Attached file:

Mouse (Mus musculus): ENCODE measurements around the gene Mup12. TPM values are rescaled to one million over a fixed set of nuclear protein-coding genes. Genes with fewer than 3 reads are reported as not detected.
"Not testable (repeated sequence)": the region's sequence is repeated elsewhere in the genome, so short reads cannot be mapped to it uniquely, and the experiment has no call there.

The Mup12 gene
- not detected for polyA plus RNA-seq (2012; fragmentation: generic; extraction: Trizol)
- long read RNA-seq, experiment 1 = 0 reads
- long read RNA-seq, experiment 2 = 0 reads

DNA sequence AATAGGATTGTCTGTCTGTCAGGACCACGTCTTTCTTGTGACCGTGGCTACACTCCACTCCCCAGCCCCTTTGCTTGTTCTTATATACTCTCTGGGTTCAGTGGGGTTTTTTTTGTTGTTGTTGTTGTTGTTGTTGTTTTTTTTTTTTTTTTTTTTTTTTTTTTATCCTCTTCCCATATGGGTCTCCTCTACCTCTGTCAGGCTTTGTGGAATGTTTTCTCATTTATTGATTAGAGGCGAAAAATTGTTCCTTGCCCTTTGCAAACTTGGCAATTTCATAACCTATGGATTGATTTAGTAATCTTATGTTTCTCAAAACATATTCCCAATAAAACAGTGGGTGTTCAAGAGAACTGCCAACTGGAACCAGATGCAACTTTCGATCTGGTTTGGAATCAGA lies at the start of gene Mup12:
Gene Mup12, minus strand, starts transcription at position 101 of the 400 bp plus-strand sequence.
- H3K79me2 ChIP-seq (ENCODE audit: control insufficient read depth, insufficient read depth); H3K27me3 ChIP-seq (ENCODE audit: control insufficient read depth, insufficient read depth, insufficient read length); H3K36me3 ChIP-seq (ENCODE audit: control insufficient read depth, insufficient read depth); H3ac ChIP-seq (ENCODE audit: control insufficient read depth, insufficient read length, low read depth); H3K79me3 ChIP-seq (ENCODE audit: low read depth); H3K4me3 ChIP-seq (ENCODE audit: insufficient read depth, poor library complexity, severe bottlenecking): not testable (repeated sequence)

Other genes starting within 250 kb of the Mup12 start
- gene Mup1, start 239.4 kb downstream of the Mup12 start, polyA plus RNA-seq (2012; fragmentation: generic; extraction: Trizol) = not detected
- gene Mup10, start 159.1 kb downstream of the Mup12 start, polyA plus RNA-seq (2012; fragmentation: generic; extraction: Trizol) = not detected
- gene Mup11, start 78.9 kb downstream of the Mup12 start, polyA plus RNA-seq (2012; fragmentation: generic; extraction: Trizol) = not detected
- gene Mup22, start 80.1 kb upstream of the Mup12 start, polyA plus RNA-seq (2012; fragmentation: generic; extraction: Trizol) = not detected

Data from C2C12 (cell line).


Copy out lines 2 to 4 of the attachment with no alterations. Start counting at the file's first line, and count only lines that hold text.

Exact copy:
"Not testable (repeated sequence)": the region's sequence is repeated elsewhere in the genome, so short reads cannot be mapped to it uniquely, and the experiment has no call there.

The Mup12 gene
- not detected for polyA plus RNA-seq (2012; fragmentation: generic; extraction: Trizol)